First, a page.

Policy 1.1.17: Contests, Quiz Programs and Lotteries

Effective: July 6, 1994


The CBC/Radio-Canada does not object to bona fide quiz programs or contests in which the award of prizes is based largely on merit. However, it is strongly opposed to prize giving schemes designed to attract or "buy" audiences chiefly by offering possibilities for prizes wholly or largely on chance. In the opinion of the Corporation such schemes do not constitute good broadcasting.

The following conditions suggest the basis on which contests and quiz programs may be accepted by the CBC/Radio-Canada:

  1. Contest programs based on genuine tests of skills or knowledge are acceptable in limited numbers on CBC/Radio-Canada stations and networks.
  2. Such programs may incorporate an element of chance and contestants may be chosen by lot.
  3. The main interest in the contest should lie in the test of skill, wit, or knowledge; and not in the value of the prizes.
  4. No consideration (e.g., entry fee or proof of purchase) should be required of any contestants.
  5. Proposals for programs in the contest or quiz category should be reviewed in detail by the appropriate Vice-President, with the assistance of General Counsel.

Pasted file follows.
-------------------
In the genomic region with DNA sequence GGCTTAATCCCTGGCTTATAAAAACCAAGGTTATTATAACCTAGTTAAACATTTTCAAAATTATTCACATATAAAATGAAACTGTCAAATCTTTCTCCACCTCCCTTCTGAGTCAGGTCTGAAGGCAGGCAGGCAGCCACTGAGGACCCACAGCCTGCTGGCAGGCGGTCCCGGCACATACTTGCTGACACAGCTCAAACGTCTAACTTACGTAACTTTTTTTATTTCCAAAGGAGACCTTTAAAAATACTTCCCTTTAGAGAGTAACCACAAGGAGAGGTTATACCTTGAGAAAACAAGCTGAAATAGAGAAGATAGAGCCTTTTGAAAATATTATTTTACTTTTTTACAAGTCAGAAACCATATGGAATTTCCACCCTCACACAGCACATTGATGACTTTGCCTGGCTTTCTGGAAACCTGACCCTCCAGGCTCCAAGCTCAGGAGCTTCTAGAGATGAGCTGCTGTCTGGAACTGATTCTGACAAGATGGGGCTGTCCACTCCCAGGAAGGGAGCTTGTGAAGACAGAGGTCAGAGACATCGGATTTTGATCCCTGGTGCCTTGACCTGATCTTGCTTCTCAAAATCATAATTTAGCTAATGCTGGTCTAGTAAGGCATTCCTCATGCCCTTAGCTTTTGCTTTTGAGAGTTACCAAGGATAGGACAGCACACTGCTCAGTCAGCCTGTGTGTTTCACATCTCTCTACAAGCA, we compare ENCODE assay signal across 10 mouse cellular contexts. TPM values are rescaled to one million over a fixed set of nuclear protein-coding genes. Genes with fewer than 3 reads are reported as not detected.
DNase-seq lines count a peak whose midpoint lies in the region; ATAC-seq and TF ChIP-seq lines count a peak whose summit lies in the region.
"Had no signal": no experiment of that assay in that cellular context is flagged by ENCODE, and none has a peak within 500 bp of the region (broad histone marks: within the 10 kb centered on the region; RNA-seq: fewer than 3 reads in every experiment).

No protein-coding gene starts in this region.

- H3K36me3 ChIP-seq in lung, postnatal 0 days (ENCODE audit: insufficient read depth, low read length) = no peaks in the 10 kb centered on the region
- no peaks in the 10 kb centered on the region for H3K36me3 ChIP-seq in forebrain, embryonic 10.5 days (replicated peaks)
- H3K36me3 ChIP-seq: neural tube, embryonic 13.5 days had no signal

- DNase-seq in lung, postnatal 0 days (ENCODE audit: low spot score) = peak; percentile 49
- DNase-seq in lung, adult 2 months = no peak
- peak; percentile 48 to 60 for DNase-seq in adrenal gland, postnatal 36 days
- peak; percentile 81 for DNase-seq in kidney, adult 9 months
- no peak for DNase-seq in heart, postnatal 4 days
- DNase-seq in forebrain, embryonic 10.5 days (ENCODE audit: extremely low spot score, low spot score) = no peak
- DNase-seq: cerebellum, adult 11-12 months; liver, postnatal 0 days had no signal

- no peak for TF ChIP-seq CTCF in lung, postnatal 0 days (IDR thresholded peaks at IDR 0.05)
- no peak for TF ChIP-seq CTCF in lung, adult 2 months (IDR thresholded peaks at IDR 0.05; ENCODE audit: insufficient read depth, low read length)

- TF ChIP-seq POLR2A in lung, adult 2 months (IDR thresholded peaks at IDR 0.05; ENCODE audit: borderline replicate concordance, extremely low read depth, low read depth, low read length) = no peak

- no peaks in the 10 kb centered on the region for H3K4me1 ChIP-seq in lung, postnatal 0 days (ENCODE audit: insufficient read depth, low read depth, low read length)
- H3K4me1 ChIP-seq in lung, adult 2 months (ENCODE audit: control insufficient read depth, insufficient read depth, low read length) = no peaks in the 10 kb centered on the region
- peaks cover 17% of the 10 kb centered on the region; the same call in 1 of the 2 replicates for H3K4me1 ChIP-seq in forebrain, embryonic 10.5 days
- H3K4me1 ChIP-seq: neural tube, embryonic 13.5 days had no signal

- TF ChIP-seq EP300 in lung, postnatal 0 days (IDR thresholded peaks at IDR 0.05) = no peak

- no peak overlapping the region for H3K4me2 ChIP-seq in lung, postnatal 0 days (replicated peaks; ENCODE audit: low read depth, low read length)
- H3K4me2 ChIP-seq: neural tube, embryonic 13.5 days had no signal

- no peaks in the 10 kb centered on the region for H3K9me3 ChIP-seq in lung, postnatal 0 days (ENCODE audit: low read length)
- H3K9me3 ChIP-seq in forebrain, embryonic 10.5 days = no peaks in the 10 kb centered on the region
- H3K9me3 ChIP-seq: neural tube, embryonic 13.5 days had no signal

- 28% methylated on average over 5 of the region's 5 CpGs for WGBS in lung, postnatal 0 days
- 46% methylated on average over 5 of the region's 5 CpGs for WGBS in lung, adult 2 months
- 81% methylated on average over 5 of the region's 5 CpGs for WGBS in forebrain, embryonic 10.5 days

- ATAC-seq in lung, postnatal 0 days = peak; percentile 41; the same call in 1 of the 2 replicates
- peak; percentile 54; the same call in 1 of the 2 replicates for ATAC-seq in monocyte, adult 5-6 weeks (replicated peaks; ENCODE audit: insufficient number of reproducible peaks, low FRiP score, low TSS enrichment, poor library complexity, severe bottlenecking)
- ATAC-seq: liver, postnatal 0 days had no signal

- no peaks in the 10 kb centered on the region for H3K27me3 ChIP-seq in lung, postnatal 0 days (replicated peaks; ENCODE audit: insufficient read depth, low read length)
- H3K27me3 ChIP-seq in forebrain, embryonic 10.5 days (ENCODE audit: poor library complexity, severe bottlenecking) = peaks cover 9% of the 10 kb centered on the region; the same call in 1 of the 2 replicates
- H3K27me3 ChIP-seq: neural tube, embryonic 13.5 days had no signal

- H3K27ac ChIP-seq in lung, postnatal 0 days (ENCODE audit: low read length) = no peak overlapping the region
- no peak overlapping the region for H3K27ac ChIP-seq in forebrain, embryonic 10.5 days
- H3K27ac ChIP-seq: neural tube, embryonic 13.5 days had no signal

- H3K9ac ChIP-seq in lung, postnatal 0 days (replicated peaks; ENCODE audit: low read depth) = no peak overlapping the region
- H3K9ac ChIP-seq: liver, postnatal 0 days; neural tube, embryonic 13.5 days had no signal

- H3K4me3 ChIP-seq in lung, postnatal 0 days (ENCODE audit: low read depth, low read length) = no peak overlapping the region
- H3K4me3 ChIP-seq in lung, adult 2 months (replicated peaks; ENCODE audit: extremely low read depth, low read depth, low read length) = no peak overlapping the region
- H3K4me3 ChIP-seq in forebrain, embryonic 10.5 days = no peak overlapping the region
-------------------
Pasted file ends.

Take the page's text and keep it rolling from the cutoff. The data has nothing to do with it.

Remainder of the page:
The broadcasting of lottery draws is not normally acceptable. However, exceptions may be made, by decisions of the network vice-president concerned, for lottery draws which meet the following conditions:

  1. They are considered to be in the national interest if proposed for full network distribution; or in the provincial interest if proposed for provincial distribution.
  2. They are undertaken in a format which has significant program value.
  3. The control of the content, production and point of origin rests with the CBC/Radio-Canada.
  4. All production and distribution costs, less commercial revenue, if any, is underwritten by the sponsoring organization.


It is imperative that no program proposal involving a lottery or similar program be planned or accepted without first obtaining an opinion from CBC/Radio-Canada's General Counsel as to its acceptability under the Criminal Code and other applicable legislation.

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